Real Estate

Progress made on housing


Whether driven by public policy in Washington or by uncontrollable foreign actions (see “Quote Unquote” below), interest rates have been falling steadily for decades, and they have defied expectations of imminent increases.

Just from 2007 to July 7, 2016, average annual interest rates on 30-year conforming loans have dropped 44 percent, reports Paragon Real Estate Group. They currently hover slightly above 3 percent. Compare that to rates that were well above 15 percent in 1981; rates have fallen steadily (albeit with occasional blips upward) ever since.


City voters will face on their November ballot a question about allowing an exemption to a longtime restriction on office space in the city, one that has helped push up office rental rates and push out nonprofits and other renters unable to afford the high rates being charged in the current economic boom.

The Jobs, Housing and Parks Now initiative would remove the Candlestick Point and Hunters Point Shipyard from the office space cap imposed by Proposition M. In mid-July, the San Francisco Business Times reported that the measure had submitted more than 17,000 signatures to get it on the ballot. Sophie Maxwell, a supporter of the initiative, told the Times, “We have made progress in creating local jobs, open space, and affordable homes. This measure is essential to ensuring that this progress continues — and moves faster — at a time when we need it most.”


Supervisor Mark Farrell, supported by colleagues Scott Wiener, Katy Tang, and Malia Cohen, submitted an initiative which, if approved by voters in November, would mandate that shelter or housing be offered to people living in homeless encampments before those encampments were dismantled. (The homeless individuals could also choose to receive paid transportation to a destination outside of the city.) The city would also have to provide 24-hour notice of a tent encampment’s removal, and it would store homeless individuals’ belongings for up to 90 days after it was removed from an encampment.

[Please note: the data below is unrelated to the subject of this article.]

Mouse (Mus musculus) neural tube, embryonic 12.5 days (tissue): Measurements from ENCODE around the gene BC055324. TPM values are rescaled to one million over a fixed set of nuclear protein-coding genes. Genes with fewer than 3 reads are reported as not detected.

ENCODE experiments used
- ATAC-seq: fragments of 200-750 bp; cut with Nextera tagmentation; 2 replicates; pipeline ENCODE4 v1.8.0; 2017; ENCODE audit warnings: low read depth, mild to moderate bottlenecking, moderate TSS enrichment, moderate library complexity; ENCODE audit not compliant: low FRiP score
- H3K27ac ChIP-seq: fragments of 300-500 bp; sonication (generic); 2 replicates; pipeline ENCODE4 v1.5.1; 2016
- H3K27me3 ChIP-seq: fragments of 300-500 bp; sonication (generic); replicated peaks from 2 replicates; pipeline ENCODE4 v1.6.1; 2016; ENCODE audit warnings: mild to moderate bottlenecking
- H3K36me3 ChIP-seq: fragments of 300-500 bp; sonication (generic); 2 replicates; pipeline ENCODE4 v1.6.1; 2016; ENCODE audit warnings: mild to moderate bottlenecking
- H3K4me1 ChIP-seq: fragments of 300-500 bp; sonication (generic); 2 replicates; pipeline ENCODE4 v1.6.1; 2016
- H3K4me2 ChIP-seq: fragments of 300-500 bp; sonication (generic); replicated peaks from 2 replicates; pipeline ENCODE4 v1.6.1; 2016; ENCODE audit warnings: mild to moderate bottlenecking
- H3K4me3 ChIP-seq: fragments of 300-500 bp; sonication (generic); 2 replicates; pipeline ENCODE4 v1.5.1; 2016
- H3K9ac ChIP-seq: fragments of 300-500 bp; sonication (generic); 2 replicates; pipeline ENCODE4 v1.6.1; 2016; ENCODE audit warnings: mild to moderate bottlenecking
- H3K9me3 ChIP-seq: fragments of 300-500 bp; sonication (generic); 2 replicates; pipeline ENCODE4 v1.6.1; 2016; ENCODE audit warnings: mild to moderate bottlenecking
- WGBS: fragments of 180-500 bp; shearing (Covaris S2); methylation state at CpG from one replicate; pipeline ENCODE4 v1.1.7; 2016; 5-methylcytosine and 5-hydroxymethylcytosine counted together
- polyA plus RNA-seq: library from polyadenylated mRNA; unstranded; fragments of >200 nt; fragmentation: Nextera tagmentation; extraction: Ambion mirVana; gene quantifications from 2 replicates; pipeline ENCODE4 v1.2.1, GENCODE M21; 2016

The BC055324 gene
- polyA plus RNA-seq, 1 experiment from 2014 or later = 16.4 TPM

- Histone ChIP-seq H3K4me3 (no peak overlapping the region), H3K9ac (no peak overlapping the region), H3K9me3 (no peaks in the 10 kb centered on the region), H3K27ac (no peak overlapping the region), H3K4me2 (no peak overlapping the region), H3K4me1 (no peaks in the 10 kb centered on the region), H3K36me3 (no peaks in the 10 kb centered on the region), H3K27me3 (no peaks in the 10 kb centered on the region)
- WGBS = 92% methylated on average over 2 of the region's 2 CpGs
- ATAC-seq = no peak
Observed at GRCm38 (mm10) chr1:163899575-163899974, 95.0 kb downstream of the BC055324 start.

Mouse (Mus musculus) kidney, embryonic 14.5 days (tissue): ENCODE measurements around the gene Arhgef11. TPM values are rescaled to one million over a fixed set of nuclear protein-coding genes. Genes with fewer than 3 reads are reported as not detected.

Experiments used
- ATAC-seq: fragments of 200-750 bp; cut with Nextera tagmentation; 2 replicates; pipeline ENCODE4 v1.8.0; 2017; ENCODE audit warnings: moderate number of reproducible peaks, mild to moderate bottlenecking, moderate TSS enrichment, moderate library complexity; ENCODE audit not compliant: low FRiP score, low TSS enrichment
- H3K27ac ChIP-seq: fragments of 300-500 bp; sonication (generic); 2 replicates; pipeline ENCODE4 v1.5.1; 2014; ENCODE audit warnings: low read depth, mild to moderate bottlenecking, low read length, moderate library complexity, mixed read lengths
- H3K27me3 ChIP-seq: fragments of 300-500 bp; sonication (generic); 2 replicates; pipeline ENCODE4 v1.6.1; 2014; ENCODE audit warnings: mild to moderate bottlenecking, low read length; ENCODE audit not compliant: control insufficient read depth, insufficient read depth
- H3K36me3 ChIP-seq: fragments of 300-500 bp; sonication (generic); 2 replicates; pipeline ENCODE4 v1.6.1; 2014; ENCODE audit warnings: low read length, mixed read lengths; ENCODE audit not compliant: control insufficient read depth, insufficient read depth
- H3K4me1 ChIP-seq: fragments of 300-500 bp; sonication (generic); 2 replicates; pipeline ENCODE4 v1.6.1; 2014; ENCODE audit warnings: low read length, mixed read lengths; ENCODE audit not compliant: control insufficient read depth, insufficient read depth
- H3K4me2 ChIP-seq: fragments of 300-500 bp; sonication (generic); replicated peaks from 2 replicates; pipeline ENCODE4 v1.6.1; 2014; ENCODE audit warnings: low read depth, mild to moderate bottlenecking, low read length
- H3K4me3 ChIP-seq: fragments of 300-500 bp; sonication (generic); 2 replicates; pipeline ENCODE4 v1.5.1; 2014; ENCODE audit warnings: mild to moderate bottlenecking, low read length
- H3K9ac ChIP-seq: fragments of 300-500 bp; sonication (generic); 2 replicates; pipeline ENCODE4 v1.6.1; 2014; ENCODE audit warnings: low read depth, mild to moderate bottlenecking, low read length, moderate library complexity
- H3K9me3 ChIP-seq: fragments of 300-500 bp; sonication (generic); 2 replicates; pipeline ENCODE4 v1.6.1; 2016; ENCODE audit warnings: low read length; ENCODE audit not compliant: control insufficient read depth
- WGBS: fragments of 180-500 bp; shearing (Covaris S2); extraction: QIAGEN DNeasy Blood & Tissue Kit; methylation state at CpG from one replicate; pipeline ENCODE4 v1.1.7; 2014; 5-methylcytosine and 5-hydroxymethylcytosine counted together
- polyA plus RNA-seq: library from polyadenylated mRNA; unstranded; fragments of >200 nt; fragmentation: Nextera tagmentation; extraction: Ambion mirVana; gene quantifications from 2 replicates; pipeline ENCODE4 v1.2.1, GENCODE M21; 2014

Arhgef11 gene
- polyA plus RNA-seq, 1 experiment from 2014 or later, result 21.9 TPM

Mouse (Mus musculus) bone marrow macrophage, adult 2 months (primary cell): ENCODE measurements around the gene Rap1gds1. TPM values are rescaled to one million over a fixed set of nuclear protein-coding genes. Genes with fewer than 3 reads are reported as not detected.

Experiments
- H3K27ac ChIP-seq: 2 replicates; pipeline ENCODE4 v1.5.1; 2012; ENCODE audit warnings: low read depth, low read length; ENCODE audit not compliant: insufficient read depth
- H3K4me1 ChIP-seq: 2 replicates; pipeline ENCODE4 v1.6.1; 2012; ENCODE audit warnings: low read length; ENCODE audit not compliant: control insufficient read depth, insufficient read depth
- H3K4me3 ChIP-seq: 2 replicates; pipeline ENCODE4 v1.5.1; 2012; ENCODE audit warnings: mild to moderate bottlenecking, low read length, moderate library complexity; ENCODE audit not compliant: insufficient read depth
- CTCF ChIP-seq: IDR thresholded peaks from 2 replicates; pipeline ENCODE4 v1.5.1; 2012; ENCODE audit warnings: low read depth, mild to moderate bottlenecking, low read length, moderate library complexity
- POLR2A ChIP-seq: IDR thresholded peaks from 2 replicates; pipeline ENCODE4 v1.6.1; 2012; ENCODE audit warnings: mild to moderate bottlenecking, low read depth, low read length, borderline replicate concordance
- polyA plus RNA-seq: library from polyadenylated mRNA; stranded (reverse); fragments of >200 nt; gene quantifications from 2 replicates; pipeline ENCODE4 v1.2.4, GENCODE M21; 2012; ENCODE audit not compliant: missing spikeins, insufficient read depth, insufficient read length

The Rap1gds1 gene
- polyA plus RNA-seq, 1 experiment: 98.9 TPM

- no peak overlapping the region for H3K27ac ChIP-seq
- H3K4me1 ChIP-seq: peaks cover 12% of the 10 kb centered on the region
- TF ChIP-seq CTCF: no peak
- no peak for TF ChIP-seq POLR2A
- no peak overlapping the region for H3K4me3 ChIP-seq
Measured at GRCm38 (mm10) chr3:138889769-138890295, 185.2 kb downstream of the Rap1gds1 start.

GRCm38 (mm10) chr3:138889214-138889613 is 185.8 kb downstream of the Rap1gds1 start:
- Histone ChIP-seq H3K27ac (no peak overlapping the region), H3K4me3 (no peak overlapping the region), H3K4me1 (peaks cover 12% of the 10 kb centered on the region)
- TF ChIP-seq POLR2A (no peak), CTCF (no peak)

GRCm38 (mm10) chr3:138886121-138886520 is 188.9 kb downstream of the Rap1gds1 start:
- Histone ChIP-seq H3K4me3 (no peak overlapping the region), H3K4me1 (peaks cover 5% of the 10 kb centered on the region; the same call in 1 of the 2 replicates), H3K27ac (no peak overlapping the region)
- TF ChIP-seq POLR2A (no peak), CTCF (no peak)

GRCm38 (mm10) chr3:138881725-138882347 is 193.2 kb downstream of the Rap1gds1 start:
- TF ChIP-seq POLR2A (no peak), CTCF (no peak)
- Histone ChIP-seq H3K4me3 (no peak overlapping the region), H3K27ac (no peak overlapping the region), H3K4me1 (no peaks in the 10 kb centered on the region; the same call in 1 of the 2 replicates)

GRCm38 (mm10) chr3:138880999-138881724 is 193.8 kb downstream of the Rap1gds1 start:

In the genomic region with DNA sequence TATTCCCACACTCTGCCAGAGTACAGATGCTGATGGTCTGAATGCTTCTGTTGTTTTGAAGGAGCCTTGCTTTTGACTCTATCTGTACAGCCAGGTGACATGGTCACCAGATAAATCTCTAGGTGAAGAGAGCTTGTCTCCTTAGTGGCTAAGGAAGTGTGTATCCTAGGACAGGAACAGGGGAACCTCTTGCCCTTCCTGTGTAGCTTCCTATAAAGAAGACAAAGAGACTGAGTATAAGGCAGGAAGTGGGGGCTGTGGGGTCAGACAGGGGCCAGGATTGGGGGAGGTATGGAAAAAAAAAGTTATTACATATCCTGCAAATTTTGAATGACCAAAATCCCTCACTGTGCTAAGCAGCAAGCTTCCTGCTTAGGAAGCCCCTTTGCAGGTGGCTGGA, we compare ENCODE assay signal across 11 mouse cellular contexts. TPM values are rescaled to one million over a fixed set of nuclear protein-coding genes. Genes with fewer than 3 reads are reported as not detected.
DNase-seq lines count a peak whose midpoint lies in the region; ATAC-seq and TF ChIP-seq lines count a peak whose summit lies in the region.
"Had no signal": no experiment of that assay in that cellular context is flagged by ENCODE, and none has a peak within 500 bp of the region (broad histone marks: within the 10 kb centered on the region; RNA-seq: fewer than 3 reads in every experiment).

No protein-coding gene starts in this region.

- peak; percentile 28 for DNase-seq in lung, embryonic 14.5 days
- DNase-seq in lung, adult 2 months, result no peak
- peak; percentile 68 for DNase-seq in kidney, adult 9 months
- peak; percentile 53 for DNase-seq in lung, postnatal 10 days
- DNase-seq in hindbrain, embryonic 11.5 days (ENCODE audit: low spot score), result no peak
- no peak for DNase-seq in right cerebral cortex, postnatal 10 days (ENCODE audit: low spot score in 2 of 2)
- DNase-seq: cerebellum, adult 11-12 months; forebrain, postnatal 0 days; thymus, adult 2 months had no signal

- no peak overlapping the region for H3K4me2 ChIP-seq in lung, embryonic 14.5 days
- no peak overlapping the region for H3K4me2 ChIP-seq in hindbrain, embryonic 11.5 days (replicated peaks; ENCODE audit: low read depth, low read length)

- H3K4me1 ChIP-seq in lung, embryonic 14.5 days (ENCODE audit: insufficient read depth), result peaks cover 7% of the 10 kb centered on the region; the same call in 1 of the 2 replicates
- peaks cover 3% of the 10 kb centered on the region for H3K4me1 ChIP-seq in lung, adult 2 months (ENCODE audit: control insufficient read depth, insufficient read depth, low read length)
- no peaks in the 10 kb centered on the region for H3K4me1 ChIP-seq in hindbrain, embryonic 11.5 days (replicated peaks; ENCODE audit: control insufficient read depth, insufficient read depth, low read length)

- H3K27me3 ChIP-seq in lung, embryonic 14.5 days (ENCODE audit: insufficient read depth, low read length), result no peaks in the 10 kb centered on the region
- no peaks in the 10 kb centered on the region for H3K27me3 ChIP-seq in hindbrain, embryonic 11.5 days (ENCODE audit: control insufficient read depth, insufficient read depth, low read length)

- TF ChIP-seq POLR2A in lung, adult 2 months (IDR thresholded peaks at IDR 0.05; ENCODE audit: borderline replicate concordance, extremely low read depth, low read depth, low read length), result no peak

Saying that “the answer to homelessness is housing, not tents,” Farrell said, “Encampments simply prolong homelessness, but ‘Housing Not Tents’ actually provides a solution.”


China ranks third among foreign buyers of U.S. commercial real estate over the past six years, and San Francisco has been a favorite target of those Chinese buyers, according to a new report.

Jones Lang LaSalle reports that new and old Chinese-owned commercial projects (such as the First and Mission tower and 755 Sansome Street, respectively) are examples of high-profile investments from China.


The long-expected opening of a second Navigation Center took place at the end of June, when Mayor Ed Lee announced its opening at the Civic Center Hotel on 12th Street. The new location has 93 beds and is owned by the UA Local 38 Plumbers Union Pension Trust Fund. It will eventually be expanded to include 550 homes with 110 permanently affordable units for formerly homeless people.

The first Navigation Center on Mission Street has served 550 people in about a year, and the mayor’s office says 80 percent of them who have left the Navigation Center have gone on to stable supportive housing or have reunited with friends and family. The Navigation Center concept has been a rare bright spot in the city’s well-publicized battle with the homelessness problem, and it has gained a lot of support since it opened with the help of private funds. Navigation centers offer more support to residents than do traditional shelters, which don’t provide support for partners, pets, and belongings.


“Britain’s historic decision [to leave the European Union] triggered negative economic ripples throughout the entire world, and the United States was not an exception. Domestically, stock markets showed a negative performance the day after the Brexit announcement. Generally, such economic news leads to uncertainty, directly impacting the real estate market. The performance of this segment slows down with declining sales. Brexit news, however, does have a positive outlook for the Bay Area real estate market. Soon after the votes were counted in Britain, the mortgage rates were driven down from an already impressively low point, creating an even more favorable environment for local home buyers. At the same time, international investors are becoming increasingly interested in the Bay Area job sector and its real estate market, which offers a sustainable environment and a strong projected growth. As always, time will show the true effect of Brexit on Bay Area real estate, which historically has shown constant appreciation in the long run.”

—Alek Keytiyev,

Vanguard Properties

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